I continue to ruminate on the idea of artist’s communities and in particular what does it take to build and sustain an effective group. I was surprised to find relatviely little written on this topic until I asked, and answered for myself, the following questions:
- What do you get out of it?
- What do you contribute to the group?
- What is the optimal size of such a group?
How would you answer these questions?
For me this kind of group would provide both support and accountability. It would provide me with access to experience that I currently don’t have, to feedback about current directions that I’m heading in and provide me with the impetus to keep going.
In addition to being generally supportive of others in the group I would imagine that in such a group everyone has overlapping skills but expertise in specific areas. Each member could as requested teach and share their unique expertise with the rest of the group to help all move forward.
I always feel as though if you are at dinner with a group of more than 6 you really only interact with your nearest neighbors anyway, ~ 5 others, so this is the right number for a dinner party for me and it feels about the right size to me for one of these artists groups. Small enough to be able to really know the other people in the group.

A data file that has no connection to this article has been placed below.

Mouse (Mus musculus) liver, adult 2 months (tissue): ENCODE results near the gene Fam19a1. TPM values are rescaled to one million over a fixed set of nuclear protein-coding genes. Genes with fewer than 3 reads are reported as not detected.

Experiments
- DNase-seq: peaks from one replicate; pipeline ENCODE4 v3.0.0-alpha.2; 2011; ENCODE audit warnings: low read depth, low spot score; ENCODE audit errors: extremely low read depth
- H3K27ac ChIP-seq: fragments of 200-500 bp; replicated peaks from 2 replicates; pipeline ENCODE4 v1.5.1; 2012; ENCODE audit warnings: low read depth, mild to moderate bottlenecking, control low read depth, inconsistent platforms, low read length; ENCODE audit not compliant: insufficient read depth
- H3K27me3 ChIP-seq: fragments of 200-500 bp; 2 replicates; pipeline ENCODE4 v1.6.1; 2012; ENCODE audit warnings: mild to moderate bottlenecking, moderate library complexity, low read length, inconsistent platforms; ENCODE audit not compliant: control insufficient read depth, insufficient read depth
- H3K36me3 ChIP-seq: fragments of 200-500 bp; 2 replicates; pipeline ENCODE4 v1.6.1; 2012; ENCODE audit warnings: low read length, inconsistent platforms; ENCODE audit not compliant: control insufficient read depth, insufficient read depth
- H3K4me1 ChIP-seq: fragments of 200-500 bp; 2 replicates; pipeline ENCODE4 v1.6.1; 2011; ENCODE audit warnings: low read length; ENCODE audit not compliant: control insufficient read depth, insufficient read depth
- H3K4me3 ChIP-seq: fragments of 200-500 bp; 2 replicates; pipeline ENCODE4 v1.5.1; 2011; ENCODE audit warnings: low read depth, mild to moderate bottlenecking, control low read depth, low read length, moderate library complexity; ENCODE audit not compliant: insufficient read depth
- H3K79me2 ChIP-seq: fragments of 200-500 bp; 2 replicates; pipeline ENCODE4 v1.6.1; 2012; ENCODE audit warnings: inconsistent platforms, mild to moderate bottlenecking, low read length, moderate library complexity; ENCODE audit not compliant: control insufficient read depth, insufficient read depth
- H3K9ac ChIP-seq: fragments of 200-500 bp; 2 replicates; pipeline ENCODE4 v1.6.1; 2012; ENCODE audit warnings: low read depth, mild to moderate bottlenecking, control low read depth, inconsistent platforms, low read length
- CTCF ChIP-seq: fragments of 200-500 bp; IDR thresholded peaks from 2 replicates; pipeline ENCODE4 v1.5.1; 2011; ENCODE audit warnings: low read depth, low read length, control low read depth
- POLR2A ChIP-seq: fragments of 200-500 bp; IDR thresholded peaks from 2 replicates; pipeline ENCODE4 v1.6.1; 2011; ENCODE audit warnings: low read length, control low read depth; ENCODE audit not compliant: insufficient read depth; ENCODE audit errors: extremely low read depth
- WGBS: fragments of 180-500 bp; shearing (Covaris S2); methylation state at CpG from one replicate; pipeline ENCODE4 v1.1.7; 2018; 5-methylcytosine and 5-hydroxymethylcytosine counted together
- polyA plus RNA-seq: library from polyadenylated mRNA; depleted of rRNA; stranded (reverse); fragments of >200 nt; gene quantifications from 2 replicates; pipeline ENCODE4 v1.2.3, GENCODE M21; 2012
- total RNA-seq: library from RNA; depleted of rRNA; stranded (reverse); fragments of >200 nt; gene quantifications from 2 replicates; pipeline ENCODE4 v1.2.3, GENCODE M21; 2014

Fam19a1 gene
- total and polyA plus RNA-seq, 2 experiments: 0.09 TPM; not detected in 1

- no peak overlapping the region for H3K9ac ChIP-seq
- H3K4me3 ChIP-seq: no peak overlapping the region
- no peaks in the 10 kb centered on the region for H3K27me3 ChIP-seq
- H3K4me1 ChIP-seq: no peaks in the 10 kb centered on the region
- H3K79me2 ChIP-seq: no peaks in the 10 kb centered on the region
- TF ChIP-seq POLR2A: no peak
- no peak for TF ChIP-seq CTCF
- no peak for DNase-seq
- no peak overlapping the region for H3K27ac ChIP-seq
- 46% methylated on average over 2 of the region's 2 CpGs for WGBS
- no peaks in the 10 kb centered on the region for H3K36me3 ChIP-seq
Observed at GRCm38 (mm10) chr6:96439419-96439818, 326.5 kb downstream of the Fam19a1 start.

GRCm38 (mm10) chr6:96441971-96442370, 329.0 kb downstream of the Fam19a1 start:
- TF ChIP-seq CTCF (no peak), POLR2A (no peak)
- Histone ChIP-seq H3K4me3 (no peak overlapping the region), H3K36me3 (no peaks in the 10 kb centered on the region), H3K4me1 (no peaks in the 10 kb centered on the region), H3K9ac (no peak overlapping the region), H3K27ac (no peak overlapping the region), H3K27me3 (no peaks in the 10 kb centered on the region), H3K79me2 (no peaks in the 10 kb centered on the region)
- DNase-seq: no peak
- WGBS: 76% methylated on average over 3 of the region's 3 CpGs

After unpacking this for myself I realized that what I was describing was what is now commonly referred to as a ‘mastermind group’, something that most people trace back to Napoleon Hill’s book ‘Think and Grow Rich’. I read this book 15 years ago and had a quick skim through it again when I was writing this. The language is archaic, making it hard work to get through.
Hill was of course focused on how you can accumulate money and the mastermind group was a tool that would let you develop and vet your plans with a team of people that complemented your skills. Not quite what I had in mind. I was thinking more along the lines of ‘to help you develop mastery and achieve your goals‘.